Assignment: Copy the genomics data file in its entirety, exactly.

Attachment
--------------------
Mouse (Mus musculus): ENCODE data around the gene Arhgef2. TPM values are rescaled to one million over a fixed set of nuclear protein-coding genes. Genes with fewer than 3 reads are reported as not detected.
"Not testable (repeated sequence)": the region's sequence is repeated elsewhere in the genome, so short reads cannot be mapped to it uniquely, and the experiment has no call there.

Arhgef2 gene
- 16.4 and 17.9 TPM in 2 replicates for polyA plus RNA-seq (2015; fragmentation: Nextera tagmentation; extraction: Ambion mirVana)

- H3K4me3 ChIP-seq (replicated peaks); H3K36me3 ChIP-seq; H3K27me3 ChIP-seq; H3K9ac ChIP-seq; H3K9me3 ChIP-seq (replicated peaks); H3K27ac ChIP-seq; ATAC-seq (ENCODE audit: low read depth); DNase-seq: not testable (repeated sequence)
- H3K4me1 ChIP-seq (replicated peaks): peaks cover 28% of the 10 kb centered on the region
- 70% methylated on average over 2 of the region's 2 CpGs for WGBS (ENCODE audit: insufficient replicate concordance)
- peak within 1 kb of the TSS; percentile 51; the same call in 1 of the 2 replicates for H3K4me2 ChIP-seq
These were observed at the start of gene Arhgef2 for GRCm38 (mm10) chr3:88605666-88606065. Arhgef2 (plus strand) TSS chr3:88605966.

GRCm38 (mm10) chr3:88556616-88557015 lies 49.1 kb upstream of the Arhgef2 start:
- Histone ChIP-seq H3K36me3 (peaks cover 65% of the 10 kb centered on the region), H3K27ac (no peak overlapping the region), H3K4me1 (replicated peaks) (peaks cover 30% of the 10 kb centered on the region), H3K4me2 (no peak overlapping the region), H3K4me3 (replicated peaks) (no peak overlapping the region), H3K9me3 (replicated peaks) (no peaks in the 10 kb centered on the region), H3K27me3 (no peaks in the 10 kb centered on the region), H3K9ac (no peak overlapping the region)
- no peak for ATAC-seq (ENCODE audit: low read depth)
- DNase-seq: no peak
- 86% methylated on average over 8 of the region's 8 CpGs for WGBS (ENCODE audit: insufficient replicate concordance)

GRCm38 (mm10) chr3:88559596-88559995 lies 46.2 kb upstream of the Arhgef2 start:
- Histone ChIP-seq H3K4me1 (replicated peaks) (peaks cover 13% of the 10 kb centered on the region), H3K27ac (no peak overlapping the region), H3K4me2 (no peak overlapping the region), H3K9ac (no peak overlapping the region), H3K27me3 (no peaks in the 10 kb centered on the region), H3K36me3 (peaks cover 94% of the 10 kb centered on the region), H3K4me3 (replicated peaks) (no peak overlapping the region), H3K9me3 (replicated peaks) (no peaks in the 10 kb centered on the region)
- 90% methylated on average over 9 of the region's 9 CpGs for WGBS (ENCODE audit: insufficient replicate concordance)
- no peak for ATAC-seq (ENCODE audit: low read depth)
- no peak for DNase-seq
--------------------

Mouse (Mus musculus): ENCODE data around the gene Arhgef2. TPM values are rescaled to one million over a fixed set of nuclear protein-coding genes. Genes with fewer than 3 reads are reported as not detected.
"Not testable (repeated sequence)": the region's sequence is repeated elsewhere in the genome, so short reads cannot be mapped to it uniquely, and the experiment has no call there.

Arhgef2 gene
- 16.4 and 17.9 TPM in 2 replicates for polyA plus RNA-seq (2015; fragmentation: Nextera tagmentation; extraction: Ambion mirVana)

- H3K4me3 ChIP-seq (replicated peaks); H3K36me3 ChIP-seq; H3K27me3 ChIP-seq; H3K9ac ChIP-seq; H3K9me3 ChIP-seq (replicated peaks); H3K27ac ChIP-seq; ATAC-seq (ENCODE audit: low read depth); DNase-seq: not testable (repeated sequence)
- H3K4me1 ChIP-seq (replicated peaks): peaks cover 28% of the 10 kb centered on the region
- 70% methylated on average over 2 of the region's 2 CpGs for WGBS (ENCODE audit: insufficient replicate concordance)
- peak within 1 kb of the TSS; percentile 51; the same call in 1 of the 2 replicates for H3K4me2 ChIP-seq
These were observed at the start of gene Arhgef2 for GRCm38 (mm10) chr3:88605666-88606065. Arhgef2 (plus strand) TSS chr3:88605966.

GRCm38 (mm10) chr3:88556616-88557015 lies 49.1 kb upstream of the Arhgef2 start:
- Histone ChIP-seq H3K36me3 (peaks cover 65% of the 10 kb centered on the region), H3K27ac (no peak overlapping the region), H3K4me1 (replicated peaks) (peaks cover 30% of the 10 kb centered on the region), H3K4me2 (no peak overlapping the region), H3K4me3 (replicated peaks) (no peak overlapping the region), H3K9me3 (replicated peaks) (no peaks in the 10 kb centered on the region), H3K27me3 (no peaks in the 10 kb centered on the region), H3K9ac (no peak overlapping the region)
- no peak for ATAC-seq (ENCODE audit: low read depth)
- DNase-seq: no peak
- 86% methylated on average over 8 of the region's 8 CpGs for WGBS (ENCODE audit: insufficient replicate concordance)

GRCm38 (mm10) chr3:88559596-88559995 lies 46.2 kb upstream of the Arhgef2 start:
- Histone ChIP-seq H3K4me1 (replicated peaks) (peaks cover 13% of the 10 kb centered on the region), H3K27ac (no peak overlapping the region), H3K4me2 (no peak overlapping the region), H3K9ac (no peak overlapping the region), H3K27me3 (no peaks in the 10 kb centered on the region), H3K36me3 (peaks cover 94% of the 10 kb centered on the region), H3K4me3 (replicated peaks) (no peak overlapping the region), H3K9me3 (replicated peaks) (no peaks in the 10 kb centered on the region)
- 90% methylated on average over 9 of the region's 9 CpGs for WGBS (ENCODE audit: insufficient replicate concordance)
- no peak for ATAC-seq (ENCODE audit: low read depth)
- no peak for DNase-seq